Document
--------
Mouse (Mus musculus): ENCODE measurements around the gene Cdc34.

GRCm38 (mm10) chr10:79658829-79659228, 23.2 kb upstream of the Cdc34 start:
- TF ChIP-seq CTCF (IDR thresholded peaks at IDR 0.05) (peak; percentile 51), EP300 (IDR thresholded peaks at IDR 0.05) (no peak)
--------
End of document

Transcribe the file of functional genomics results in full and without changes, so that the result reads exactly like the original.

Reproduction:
Mouse (Mus musculus): ENCODE measurements around the gene Cdc34.

GRCm38 (mm10) chr10:79658829-79659228, 23.2 kb upstream of the Cdc34 start:
- TF ChIP-seq CTCF (IDR thresholded peaks at IDR 0.05) (peak; percentile 51), EP300 (IDR thresholded peaks at IDR 0.05) (no peak)